How to recycle face masks? The most ingenious circular economy solutions

Elizabeth Smith

From France to Spain, Italy to Australia, there are several researchers and companies proposing solutions for recycling single-use face masks, which have become so common – and wasteful- during the Covid-19 pandemic.

In fact, during the pandemic, we used about 129 billion of them a month worldwide, according to a study published in Environmental Science & Technology.

But their disposal continues to be complicated. Both because they are infected, thus potentially dangerous. And also because of the materials they are made of, which make them difficult to recycle.

How to recycle face masks, a global problem

To address the vast problem, companies and researchers in several countries have been looking for solutions.

Mixed with a special resin, they are fed into the plastic production cycle, resulting in a variety of items. From anti-Covid protective visors, to door openers that keep the handles off, to stationery products such as rulers and squares.

Recycling face masks, some of the most ingenious ideas

Here are some of the most innovative ways by companies around the world to recycle face masks, turning them in very useful items.

Cement and asphalt for the streets

Plaxtil researchers, in a study published in the journal Science of the Total Environment, investigated the potential applications of surgical face masks in civil construction. Showing that they could come in handy in road construction.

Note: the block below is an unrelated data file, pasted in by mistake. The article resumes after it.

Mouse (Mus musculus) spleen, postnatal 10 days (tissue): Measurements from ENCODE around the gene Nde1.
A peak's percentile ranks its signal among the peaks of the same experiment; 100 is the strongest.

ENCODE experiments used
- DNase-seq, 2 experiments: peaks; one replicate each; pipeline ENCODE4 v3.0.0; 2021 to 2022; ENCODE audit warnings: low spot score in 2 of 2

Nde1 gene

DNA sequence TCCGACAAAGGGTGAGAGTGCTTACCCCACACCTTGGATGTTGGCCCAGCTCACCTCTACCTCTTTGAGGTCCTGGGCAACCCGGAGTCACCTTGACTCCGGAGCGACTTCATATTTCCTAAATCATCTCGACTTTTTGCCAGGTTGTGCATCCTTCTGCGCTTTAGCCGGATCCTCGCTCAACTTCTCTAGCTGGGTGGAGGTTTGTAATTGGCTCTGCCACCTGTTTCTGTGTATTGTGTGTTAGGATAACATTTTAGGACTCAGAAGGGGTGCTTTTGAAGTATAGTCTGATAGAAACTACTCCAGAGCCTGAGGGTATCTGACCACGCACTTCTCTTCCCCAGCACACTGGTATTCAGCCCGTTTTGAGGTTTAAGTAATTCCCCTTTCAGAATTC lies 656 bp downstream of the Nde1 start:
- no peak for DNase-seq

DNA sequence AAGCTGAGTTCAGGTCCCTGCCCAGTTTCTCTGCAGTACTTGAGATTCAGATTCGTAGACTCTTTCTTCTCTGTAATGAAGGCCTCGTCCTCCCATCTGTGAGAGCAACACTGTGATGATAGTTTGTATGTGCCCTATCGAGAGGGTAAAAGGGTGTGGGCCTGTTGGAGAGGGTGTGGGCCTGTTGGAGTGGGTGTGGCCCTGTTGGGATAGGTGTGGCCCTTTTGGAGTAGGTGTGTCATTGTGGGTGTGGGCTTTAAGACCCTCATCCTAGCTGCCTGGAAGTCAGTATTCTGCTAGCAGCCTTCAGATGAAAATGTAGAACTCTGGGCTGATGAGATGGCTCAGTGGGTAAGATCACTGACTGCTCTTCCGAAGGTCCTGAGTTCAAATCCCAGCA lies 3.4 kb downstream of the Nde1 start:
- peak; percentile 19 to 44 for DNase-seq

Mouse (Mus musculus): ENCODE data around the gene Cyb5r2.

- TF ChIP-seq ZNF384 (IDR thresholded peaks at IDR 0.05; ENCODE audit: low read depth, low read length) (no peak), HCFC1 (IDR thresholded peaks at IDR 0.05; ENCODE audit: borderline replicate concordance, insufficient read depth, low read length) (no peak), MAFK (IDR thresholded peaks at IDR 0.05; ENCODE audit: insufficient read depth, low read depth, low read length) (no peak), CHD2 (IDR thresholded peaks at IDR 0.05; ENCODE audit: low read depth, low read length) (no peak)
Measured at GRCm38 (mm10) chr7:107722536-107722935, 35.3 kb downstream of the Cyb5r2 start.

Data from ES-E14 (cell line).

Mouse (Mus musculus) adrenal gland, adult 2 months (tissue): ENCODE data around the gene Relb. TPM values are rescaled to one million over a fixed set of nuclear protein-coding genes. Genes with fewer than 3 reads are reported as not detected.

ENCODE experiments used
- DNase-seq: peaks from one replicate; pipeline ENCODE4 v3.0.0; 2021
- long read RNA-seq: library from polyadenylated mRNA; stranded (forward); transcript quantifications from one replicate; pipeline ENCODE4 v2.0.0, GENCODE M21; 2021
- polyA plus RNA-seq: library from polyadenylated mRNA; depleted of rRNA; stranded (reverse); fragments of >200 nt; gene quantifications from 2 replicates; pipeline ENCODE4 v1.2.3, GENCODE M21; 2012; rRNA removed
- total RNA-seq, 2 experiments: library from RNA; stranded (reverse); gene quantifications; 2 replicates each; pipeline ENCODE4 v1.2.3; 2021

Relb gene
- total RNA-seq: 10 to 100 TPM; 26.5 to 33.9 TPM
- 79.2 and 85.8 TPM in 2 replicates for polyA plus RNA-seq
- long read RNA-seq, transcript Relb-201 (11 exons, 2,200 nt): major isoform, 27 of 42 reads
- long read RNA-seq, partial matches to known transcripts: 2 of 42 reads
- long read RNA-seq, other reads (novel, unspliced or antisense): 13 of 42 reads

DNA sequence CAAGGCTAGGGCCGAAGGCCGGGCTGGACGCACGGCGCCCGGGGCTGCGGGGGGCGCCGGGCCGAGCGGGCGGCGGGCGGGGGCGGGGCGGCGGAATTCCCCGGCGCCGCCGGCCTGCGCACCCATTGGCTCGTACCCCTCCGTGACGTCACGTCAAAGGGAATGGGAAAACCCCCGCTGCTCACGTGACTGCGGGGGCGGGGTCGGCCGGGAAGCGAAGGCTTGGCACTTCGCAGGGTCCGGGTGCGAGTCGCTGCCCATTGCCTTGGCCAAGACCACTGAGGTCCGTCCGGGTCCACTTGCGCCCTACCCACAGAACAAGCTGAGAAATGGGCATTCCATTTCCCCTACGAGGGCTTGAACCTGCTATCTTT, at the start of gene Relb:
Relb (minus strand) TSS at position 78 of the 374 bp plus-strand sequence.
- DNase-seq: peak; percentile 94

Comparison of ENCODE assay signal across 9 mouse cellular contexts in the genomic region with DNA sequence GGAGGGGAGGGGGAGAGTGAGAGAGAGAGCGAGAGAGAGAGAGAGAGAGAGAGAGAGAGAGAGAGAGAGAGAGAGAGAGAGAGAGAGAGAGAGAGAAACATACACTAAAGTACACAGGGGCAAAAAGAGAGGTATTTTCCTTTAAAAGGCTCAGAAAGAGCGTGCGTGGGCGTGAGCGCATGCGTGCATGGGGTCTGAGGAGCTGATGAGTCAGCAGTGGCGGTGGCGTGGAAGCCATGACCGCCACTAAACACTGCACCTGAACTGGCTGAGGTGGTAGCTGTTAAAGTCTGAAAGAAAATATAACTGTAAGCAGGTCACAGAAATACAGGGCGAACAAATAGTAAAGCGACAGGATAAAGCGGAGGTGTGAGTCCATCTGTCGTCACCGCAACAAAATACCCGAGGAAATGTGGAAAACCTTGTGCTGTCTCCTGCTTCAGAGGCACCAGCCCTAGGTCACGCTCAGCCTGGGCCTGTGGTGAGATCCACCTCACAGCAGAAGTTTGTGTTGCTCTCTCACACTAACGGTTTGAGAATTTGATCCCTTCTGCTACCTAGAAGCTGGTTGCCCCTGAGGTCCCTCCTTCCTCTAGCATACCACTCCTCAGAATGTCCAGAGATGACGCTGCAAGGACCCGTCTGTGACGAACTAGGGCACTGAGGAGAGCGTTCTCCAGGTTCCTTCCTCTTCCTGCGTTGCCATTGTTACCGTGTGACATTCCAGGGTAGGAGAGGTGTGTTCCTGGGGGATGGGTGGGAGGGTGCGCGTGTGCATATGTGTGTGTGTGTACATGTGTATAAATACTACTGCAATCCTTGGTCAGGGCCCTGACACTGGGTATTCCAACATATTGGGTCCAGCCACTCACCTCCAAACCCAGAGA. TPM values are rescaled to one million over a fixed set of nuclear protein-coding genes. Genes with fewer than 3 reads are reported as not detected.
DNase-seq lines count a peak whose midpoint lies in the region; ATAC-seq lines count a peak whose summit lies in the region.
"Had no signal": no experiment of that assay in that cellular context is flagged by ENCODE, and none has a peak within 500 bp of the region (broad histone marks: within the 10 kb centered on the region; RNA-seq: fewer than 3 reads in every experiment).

In fact, the addition of crushed face masks to the recycled concrete aggregate used to make the 3 base layers of roads proved to be a successful option. This could improve and strengthen the construction material, making it stronger and less prone to deformation.

Durable concrete

In related work, RMIT researchers found that shredded disposable masks could also prove useful in concrete production.

And in fact, a Canadian company, Vitacore, puts them through a shredding and melting process to make plastic pellets useful for reinforcing concrete of all things.

PC keyboards and smartphone covers

The Polytechnic University of Turin has also been working in this direction, publishing in the journal Polymers an interesting research. It demonstrates the possibility of recycling masks to obtain different types of thermoplastic materials.

From Pc keyboards to smartphone covers, but also stools, benches and much more.

Bins and containers

A famous association has been working for years all over the world with the aim of eliminating the idea of waste. TerraCycle in fact, is carrying out a substantial campaign to recycle single-use masks and protective products.

From which, recycled plastic can be obtained. This can be used in the production of furniture, bins, containers and other objects.

Furniture and street furniture

Mask recycling initiatives have also been activated in Spain, such as the Sanitas project. The devices are collected inside special containers installed in Sanitas dental clinics. And then, in collaboration with Recicla Mascarillas, they enter a recycling process that transforms them into products for the industrial and transportation sectors.

Read also: Upcycling, definition and the difference with recycling

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